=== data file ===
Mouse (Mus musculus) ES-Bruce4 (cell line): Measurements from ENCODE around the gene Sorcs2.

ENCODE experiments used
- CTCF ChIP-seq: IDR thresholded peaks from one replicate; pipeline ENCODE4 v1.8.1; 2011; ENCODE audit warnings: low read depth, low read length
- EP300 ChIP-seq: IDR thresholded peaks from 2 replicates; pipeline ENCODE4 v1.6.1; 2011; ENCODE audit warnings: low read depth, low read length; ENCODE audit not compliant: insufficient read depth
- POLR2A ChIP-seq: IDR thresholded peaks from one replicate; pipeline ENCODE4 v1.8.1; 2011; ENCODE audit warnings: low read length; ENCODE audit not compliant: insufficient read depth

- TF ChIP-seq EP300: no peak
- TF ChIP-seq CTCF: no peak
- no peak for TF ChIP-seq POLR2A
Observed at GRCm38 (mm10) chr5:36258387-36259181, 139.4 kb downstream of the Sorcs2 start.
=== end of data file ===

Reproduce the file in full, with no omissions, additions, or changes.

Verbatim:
Mouse (Mus musculus) ES-Bruce4 (cell line): Measurements from ENCODE around the gene Sorcs2.

ENCODE experiments used
- CTCF ChIP-seq: IDR thresholded peaks from one replicate; pipeline ENCODE4 v1.8.1; 2011; ENCODE audit warnings: low read depth, low read length
- EP300 ChIP-seq: IDR thresholded peaks from 2 replicates; pipeline ENCODE4 v1.6.1; 2011; ENCODE audit warnings: low read depth, low read length; ENCODE audit not compliant: insufficient read depth
- POLR2A ChIP-seq: IDR thresholded peaks from one replicate; pipeline ENCODE4 v1.8.1; 2011; ENCODE audit warnings: low read length; ENCODE audit not compliant: insufficient read depth

- TF ChIP-seq EP300: no peak
- TF ChIP-seq CTCF: no peak
- no peak for TF ChIP-seq POLR2A
Observed at GRCm38 (mm10) chr5:36258387-36259181, 139.4 kb downstream of the Sorcs2 start.